Thesis or dissertation
Date of this Version
High Modernist residential architecture of the mid-twentieth century embodied an austere beauty of simplicity and purity of form. Applying strict design theory to material and structure, architects connected man, architecture and nature in a way that enabled a surreal experience, pushing a residential structure beyond a dwelling to a spiritual place.
Over time, some of the most famous and iconic pieces of this architecture have shifted ownership and are no longer used as residences. A new demand for public access and visitation has transformed them into museums and public spaces, turning each into a piece of art in its own right. The function has now shifted in part into the public sphere.
As ownership shifts, places originally designed as private retreats for their occupants are now under pressure to open to the public for view and exploration. Highly appreciated as works of art, they draw crowds eager to experience the unique and sensational lifestyle they provided. While this transformation gives a second life to buildings that otherwise might be threatened by destruction or unsympathetic ownership, it also presents problems. Issues of practicality (public access), integrity (durability of physical fabric), and theory (conceptual continuity) raise questions about the most appropriate future for Modernist residential architecture.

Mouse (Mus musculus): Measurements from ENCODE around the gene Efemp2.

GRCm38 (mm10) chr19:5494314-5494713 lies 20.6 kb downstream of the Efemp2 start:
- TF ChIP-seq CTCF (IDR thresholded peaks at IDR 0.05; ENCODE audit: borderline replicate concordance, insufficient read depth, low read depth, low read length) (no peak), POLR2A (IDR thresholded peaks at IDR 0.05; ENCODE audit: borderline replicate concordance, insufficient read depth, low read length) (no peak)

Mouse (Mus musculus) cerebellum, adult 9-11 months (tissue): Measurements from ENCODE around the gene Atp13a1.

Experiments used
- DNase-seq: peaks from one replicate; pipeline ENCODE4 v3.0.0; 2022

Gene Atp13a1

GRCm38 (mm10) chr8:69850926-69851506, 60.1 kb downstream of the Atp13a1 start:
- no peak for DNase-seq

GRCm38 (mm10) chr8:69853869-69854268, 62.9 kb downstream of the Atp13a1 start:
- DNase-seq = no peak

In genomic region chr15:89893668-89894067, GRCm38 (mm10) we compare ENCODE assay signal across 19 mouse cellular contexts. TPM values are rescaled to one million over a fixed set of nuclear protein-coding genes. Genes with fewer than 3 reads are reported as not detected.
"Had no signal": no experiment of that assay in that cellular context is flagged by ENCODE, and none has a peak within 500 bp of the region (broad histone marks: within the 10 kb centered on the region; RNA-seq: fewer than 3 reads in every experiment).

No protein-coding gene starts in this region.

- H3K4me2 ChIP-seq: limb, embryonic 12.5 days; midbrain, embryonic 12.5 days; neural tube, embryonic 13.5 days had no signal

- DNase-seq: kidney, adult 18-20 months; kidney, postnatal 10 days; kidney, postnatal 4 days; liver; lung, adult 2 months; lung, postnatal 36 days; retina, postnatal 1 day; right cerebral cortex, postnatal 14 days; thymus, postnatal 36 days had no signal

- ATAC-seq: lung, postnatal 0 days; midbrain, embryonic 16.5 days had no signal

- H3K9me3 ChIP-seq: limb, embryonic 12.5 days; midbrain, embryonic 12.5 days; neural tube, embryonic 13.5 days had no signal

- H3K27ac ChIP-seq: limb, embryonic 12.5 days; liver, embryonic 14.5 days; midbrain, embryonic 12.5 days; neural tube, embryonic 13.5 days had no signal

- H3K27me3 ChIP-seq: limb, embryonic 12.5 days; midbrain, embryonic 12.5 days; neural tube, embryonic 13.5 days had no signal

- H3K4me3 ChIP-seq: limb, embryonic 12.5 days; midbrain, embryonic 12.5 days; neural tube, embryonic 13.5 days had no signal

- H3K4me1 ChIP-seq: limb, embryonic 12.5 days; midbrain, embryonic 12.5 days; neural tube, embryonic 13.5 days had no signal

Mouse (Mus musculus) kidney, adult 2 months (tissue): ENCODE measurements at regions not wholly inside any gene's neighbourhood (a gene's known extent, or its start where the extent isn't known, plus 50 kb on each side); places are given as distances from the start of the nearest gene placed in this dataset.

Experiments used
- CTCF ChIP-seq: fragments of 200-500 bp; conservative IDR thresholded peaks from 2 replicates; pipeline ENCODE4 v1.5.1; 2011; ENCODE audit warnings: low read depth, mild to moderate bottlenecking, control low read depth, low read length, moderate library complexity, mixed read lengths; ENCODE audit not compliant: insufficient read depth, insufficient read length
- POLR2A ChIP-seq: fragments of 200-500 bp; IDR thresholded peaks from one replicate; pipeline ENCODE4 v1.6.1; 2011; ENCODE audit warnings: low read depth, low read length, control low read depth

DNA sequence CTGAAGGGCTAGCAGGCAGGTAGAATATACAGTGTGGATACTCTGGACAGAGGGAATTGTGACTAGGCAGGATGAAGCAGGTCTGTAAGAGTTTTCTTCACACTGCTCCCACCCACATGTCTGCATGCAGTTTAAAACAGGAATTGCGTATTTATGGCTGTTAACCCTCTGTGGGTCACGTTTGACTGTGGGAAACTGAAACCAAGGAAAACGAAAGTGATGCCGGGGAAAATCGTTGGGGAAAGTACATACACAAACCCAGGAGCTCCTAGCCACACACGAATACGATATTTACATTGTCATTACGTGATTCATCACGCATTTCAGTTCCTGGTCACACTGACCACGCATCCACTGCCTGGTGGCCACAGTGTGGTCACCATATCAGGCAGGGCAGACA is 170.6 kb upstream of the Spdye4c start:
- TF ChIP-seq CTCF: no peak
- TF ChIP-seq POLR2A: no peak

Date Posted: 01 July 2008